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Looking back


I can’t help but remember what I was doing this time last year.  It’s weird because in some ways things have changed so much and in other ways, they are still the same.

For starters, I live alone now.  Last year, at this time, I was living with three other people.  We had just moved into the Centro Social and out of our host family’s houses.  I spent my days decorating my bedroom, going to the Mercado and trying to figure out what fruits and veggies I dared to eat, and otherwise, trying to get used to life on my own.

Eating a "tukumana" for the first time.

Hady eating a “tukumana” for the first time.

This year, I moved in to my apartment and already had 99.9% of the things I needed when I moved in.  By my second day here, it was business as usual.  And even though I‘m in a different part of town (and need to shop in new places), I already know what I like and where to get it.  I’m definitely more comfortable.

Then I think about my friends and who I keep company with.  When I first got here, I took every chance I had to meet new people and be social.  This year, things are a little different.  I still like socializing with the larger missioner community but I have my close friends and that’s who I spend most of my time with.  I’ve also discovered, over the last year, that I love spending time alone.  Planning a night at home by myself has become one of my favorite things to do.  That just seems unbelieveable to me.  But it’s true.  I enjoy the time alone and actually really look forward to it whenever I can squeeze it in.

Then, there are my ministry sites.  What can I say?  I have grown to love my ministry sites more and more over the last year.  I didn’t realize when I selected my sites last year how much at home I would grow over the next year.  I love that I have history with the folks I work with.  That we can have conversations and say “remember when…”

When my aunt was here last month, it made me realize how special my relationships are with the women here and how much I wanted to share that with her.  The best part about having the history with the people here is that they know me.  They know when I’m happy, when I’m sad, when I’m feeling sick, when something is wrong.  And they care.  I love my Bolivian family and friends!

Technically I am still deciding whether I will stay here another year although officially my contract ends at the end of 2015.  They are a lot of good reasons to stay here.  But I would be lying if I didn’t tell you some of the challenges I still face.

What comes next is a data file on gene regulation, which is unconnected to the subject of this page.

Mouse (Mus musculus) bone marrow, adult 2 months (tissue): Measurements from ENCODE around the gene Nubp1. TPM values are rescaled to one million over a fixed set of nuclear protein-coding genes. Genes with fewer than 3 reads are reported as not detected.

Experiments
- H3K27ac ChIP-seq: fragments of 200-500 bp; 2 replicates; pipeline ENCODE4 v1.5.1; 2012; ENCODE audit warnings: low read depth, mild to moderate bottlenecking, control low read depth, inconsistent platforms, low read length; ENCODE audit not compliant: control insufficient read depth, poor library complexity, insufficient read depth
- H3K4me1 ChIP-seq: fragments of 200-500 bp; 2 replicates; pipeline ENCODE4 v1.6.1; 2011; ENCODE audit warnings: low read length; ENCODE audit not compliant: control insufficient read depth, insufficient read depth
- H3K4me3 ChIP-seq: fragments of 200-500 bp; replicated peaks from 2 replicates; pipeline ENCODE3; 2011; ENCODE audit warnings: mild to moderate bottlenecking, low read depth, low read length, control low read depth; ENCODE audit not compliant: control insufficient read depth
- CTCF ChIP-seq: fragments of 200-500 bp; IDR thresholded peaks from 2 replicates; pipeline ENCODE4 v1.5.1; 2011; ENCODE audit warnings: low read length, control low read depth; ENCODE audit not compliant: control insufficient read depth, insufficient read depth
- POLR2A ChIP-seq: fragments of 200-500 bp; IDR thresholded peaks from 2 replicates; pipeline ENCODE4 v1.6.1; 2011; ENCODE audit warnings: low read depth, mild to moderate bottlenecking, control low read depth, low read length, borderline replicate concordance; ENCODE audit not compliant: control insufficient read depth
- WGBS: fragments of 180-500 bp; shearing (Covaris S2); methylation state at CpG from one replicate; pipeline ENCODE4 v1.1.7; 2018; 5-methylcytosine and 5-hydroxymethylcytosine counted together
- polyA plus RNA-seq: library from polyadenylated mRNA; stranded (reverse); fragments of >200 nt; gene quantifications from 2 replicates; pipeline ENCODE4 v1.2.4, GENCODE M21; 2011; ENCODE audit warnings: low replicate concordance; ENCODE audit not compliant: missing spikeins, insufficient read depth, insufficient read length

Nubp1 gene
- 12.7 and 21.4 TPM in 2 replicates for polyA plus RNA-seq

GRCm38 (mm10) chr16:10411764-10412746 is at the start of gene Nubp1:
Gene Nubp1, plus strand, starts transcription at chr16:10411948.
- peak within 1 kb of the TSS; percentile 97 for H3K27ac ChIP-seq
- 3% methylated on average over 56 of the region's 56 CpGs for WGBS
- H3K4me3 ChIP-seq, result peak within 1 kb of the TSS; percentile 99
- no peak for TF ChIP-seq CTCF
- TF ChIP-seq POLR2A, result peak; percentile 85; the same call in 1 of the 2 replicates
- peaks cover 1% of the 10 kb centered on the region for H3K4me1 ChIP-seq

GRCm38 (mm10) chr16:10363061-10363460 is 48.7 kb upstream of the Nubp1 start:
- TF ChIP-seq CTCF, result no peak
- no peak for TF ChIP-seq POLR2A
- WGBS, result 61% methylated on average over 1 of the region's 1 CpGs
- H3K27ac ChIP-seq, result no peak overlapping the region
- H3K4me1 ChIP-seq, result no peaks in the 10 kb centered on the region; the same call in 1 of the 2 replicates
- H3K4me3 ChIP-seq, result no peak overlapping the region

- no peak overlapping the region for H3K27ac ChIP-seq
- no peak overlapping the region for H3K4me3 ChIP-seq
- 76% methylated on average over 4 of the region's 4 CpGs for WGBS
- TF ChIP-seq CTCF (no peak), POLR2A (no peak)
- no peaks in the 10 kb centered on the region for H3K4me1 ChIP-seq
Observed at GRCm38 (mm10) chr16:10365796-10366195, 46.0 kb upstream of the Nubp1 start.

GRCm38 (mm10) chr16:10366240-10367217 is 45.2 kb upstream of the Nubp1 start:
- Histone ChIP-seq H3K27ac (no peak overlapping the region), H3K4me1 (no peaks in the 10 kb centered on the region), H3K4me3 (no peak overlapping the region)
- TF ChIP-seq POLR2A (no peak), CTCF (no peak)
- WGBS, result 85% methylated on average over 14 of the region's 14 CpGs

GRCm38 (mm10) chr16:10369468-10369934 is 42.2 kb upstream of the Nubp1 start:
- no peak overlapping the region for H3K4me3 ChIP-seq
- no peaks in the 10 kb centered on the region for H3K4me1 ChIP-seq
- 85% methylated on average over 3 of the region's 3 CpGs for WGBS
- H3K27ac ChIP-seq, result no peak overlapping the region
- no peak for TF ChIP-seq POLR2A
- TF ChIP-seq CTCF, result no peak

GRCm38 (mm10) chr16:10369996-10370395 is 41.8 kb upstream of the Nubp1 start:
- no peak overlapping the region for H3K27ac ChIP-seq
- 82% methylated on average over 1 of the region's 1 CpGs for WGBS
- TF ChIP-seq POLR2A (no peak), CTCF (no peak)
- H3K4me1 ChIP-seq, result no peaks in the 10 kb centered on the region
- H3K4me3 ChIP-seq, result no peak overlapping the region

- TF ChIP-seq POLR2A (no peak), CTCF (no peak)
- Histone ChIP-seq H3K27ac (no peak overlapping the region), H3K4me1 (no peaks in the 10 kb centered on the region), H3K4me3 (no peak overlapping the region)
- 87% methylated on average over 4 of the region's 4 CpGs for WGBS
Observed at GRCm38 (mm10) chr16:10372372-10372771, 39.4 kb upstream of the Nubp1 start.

After being here over a year, I’m still afraid to go out at night.  And I still get nervous when I get in the taxi to go home.  I still feel like I have to pay a lot of attention to what’s going on around me wherever I am, regardless of the time of day.  I still can’t eat whatever I want to eat.  I have to think it over before I can accept a meal – Who cooked it?  Was it prepared in a hygienic way?  Is there anyway it could have been contaminated by non-clean water?  My worse fear continues to be that I will get amoebas and be sick for days.   That and getting hit by a car here.  Cochabamba is not a pedestrian-friendly city.

Thanks for joining me as I looked back at my last year here and took a stroll down memory lane.  When I think about where I was last year and where I am now, I am grateful.  I’m also pleasantly surprised at how settled in I am.  This confirms it – I have always said I can live anywhere in the world – and one year later, I stand by those words.

Paz y Bien from Cochabamba!

Gift and note from (fellow missioner) Nate when I first got amoebas last year

Gift and note from (fellow missioner) Nate when I first got amoebas last year.

A self-described “Hija de Brooklyn y Puerto Rico,” Hady Mendez is the youngest of four daughters raised by Puerto Rican parents in Brooklyn, NY. A proud Jasper, Hady graduated from Manhattan College in Riverdale, NY, before starting a corporate career in technology that lasted for more than 20 years. Hady has a true passion for world travel and social justice and recently returned from two years of mission in Cochabamba, Bolivia.